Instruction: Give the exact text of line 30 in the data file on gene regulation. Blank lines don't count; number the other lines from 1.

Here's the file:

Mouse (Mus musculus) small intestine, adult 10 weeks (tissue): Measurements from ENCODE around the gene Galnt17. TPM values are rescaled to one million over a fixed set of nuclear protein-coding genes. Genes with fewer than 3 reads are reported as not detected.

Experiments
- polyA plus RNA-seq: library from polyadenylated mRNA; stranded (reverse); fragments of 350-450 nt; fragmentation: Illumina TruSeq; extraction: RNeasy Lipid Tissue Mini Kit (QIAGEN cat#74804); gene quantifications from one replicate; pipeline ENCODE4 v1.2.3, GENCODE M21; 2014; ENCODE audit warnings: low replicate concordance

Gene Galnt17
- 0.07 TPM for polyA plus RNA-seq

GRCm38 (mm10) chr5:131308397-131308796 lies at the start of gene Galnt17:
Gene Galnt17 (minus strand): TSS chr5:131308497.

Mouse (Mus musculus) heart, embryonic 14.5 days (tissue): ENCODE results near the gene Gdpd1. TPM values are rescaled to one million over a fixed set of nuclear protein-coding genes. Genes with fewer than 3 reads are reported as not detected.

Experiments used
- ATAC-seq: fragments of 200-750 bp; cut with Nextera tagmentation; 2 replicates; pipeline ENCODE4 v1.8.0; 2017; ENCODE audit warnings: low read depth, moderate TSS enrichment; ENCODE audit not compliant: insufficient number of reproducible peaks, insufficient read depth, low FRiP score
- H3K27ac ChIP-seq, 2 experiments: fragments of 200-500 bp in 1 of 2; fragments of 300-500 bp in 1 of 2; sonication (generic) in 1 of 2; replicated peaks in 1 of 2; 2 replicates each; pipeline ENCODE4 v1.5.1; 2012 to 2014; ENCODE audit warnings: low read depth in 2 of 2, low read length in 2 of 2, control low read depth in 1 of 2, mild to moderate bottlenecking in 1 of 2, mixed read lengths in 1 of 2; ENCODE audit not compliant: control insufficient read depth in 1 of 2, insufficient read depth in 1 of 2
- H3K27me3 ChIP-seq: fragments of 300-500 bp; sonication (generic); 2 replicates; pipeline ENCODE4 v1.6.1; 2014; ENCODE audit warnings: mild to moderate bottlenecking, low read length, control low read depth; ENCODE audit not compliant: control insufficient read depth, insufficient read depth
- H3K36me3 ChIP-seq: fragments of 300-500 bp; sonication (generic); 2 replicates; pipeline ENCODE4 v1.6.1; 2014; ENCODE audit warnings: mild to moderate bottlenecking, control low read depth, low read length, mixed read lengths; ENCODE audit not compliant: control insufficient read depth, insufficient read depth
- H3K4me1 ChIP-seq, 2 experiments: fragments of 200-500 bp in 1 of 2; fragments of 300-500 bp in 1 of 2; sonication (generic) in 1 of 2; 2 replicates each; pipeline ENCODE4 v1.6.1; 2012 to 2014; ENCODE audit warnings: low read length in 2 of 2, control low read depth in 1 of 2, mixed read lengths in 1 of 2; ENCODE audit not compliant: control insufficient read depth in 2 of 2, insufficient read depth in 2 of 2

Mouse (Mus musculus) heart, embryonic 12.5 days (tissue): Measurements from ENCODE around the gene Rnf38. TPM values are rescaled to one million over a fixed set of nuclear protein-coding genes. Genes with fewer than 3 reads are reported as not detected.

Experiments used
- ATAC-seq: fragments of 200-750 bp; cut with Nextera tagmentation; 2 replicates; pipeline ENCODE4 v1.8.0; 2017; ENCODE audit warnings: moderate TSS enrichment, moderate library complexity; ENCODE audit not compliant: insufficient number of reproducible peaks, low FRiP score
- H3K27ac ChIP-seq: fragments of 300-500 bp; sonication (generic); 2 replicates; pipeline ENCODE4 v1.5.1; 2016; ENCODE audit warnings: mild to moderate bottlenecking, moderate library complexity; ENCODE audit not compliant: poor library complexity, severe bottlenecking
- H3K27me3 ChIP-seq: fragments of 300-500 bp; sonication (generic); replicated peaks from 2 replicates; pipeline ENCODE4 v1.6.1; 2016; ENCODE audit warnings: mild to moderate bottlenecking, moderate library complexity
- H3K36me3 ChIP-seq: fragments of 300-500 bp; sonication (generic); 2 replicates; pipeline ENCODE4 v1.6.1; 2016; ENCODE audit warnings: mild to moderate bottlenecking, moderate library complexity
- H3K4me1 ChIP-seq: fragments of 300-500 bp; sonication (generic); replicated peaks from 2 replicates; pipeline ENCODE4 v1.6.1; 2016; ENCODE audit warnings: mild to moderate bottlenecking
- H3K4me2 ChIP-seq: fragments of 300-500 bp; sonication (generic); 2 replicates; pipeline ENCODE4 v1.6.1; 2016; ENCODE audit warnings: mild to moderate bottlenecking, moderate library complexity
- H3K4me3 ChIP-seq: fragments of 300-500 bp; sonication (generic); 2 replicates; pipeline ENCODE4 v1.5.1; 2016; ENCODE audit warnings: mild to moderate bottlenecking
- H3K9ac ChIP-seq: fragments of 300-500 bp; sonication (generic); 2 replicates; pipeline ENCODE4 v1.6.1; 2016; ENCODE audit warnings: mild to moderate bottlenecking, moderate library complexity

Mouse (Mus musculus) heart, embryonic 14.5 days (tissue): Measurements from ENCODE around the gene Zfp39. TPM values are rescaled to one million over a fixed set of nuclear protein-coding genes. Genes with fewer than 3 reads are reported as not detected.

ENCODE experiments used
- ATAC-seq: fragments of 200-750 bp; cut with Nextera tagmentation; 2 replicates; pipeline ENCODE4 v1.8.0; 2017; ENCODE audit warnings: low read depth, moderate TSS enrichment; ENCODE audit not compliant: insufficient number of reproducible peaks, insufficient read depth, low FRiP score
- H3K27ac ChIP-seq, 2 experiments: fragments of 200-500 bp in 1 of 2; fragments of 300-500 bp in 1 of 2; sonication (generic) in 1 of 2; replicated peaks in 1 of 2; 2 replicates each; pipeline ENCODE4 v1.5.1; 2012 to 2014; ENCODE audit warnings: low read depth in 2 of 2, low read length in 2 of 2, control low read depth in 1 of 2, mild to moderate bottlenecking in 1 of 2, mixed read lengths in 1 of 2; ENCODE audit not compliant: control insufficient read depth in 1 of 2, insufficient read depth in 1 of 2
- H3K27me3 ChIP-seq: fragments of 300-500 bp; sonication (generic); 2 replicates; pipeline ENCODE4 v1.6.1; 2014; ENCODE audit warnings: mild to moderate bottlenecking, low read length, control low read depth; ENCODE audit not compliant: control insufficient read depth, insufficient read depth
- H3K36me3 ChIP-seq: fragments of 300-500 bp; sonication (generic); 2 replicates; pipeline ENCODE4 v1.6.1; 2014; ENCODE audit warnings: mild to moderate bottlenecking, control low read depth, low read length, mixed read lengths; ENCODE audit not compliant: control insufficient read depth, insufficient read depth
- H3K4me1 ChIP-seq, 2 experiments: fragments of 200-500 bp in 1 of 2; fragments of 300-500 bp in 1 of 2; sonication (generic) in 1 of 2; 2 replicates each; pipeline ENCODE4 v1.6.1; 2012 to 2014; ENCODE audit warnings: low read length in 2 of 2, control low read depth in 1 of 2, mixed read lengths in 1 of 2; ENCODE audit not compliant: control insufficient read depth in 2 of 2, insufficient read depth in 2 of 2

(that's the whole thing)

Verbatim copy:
- H3K36me3 ChIP-seq: fragments of 300-500 bp; sonication (generic); 2 replicates; pipeline ENCODE4 v1.6.1; 2014; ENCODE audit warnings: mild to moderate bottlenecking, control low read depth, low read length, mixed read lengths; ENCODE audit not compliant: control insufficient read depth, insufficient read depth